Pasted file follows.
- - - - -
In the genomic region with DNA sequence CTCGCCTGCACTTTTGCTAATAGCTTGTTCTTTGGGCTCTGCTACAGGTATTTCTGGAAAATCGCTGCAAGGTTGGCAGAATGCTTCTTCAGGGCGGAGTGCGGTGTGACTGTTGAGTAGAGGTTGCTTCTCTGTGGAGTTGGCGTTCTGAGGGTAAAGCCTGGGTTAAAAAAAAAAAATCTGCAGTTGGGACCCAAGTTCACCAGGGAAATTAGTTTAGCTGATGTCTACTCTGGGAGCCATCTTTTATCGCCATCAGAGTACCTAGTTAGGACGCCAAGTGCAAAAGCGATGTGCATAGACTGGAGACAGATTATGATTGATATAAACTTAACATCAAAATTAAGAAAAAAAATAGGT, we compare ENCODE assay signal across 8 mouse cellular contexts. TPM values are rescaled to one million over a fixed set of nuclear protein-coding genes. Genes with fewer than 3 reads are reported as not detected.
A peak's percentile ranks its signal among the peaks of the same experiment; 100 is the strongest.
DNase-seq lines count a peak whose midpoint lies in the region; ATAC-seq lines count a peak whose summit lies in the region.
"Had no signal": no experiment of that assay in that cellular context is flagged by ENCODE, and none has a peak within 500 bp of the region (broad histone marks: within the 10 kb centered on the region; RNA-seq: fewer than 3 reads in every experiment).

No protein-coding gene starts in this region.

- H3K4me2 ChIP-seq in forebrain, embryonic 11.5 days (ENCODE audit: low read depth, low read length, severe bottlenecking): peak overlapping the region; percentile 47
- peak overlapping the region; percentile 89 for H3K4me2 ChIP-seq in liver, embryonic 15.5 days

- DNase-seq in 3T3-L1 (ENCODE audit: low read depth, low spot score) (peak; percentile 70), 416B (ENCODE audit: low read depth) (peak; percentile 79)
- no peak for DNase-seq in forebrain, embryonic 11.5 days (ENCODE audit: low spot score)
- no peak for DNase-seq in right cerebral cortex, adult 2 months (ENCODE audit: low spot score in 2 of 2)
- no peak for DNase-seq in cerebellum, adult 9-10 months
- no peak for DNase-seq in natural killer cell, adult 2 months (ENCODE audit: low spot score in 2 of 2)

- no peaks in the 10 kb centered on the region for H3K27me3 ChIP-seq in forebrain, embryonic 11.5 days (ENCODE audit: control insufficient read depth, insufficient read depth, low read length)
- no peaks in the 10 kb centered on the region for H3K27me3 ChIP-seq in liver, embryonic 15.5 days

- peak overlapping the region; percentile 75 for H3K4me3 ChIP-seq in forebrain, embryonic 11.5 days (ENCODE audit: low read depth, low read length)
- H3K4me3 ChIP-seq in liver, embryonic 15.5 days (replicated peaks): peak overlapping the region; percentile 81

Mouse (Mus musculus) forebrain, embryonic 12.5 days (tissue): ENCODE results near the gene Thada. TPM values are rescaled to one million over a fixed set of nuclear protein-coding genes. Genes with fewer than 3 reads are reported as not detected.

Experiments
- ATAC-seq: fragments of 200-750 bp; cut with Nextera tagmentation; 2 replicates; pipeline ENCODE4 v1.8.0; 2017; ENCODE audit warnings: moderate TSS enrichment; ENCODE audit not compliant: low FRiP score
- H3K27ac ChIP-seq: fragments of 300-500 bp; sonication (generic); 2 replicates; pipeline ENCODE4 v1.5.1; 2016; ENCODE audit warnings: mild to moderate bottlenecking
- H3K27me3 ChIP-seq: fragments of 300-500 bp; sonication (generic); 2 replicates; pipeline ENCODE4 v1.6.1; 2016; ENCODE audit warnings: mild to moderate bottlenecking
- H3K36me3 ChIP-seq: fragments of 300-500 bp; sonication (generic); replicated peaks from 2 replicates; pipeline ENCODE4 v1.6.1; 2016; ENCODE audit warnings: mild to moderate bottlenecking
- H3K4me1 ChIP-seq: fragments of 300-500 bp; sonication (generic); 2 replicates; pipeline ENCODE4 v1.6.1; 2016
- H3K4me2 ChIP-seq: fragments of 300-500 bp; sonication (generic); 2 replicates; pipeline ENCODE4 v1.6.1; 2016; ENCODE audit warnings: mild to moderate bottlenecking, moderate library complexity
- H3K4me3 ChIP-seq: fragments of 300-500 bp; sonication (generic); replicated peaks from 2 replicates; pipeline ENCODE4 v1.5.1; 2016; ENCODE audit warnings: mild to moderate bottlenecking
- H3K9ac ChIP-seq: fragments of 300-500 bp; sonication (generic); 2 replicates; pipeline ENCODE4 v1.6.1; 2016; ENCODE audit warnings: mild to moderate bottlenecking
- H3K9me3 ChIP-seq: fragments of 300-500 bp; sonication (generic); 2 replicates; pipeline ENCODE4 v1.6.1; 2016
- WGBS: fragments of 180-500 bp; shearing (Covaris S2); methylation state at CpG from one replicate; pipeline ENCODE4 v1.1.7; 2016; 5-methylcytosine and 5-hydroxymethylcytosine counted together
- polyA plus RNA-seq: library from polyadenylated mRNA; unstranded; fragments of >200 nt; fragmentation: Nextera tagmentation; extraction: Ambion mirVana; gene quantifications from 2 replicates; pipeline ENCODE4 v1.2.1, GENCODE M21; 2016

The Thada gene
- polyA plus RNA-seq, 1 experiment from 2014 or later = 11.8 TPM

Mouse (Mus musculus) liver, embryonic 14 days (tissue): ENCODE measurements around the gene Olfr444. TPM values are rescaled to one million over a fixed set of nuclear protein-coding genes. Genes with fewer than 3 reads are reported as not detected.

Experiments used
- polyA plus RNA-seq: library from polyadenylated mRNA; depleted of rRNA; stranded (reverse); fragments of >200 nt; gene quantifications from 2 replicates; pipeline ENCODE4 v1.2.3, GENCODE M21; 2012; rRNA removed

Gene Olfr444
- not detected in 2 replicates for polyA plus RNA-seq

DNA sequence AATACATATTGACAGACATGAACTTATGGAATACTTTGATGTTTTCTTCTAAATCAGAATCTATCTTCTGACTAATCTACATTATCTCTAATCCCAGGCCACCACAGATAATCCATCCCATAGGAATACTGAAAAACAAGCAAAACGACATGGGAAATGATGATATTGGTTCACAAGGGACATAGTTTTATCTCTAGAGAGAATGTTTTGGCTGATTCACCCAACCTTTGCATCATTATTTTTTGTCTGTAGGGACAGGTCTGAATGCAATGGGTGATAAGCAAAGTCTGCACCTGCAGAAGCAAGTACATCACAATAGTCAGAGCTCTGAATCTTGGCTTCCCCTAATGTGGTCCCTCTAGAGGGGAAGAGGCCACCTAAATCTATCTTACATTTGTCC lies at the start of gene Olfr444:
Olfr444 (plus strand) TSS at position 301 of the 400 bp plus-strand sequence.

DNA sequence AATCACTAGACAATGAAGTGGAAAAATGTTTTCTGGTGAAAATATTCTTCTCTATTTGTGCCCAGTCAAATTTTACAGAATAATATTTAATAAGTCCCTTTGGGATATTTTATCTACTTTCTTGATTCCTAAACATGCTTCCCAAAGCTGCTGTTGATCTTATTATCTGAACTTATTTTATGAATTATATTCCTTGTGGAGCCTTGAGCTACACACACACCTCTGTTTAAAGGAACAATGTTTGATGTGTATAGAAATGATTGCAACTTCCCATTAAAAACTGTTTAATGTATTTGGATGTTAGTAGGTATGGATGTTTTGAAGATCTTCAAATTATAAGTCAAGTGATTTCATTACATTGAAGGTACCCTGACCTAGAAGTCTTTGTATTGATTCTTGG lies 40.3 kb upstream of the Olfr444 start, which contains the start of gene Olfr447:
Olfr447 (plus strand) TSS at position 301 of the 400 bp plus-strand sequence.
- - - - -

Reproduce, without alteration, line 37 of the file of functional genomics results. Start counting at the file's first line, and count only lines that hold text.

DNA sequence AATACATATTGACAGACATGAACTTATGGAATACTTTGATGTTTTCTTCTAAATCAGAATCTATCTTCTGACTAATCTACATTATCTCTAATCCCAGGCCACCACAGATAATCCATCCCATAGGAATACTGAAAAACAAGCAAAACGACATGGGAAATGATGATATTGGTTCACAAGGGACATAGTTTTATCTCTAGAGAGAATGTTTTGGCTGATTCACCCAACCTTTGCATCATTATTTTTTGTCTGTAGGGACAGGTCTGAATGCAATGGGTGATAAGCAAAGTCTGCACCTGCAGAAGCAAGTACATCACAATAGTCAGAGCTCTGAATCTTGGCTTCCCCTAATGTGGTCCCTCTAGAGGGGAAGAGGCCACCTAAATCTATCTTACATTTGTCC lies at the start of gene Olfr444: